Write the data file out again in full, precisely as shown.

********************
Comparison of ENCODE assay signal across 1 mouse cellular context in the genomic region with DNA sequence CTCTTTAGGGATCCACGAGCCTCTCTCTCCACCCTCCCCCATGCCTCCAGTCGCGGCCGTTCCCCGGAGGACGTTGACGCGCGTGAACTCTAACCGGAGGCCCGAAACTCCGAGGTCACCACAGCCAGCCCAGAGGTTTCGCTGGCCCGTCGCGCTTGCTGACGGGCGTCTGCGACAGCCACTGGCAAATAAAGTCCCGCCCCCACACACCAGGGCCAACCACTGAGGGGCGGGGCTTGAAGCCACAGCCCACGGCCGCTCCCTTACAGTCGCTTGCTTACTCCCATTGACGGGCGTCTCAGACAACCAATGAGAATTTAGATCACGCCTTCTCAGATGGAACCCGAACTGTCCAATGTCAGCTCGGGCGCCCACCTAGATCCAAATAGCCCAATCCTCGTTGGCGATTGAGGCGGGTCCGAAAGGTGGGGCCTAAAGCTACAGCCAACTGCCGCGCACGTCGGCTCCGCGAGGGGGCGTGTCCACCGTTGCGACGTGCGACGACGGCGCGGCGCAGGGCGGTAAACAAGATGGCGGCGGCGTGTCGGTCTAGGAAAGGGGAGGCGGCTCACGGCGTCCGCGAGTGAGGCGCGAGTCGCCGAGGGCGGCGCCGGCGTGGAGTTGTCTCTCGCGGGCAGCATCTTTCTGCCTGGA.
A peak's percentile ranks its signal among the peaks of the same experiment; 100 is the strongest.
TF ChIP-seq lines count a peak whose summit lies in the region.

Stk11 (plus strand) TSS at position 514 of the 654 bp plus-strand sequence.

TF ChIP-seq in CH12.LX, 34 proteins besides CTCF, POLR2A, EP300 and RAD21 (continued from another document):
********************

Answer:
Comparison of ENCODE assay signal across 1 mouse cellular context in the genomic region with DNA sequence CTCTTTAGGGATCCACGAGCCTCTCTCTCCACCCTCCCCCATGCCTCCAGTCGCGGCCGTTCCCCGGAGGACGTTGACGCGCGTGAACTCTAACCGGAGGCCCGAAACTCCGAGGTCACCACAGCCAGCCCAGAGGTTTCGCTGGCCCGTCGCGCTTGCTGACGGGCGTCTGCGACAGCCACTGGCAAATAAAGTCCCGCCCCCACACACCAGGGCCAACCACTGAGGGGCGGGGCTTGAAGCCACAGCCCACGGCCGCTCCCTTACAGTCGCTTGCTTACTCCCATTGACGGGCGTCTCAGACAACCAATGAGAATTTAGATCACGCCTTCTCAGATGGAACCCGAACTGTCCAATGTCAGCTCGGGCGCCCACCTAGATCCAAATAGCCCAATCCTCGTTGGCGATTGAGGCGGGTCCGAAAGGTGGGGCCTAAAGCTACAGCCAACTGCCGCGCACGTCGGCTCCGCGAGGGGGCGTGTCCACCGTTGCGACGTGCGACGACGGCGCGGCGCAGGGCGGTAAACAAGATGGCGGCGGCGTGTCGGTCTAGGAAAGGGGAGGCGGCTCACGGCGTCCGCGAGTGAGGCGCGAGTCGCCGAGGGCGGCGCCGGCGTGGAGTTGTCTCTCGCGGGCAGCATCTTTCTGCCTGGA.
A peak's percentile ranks its signal among the peaks of the same experiment; 100 is the strongest.
TF ChIP-seq lines count a peak whose summit lies in the region.

Stk11 (plus strand) TSS at position 514 of the 654 bp plus-strand sequence.

TF ChIP-seq in CH12.LX, 34 proteins besides CTCF, POLR2A, EP300 and RAD21 (continued from another document):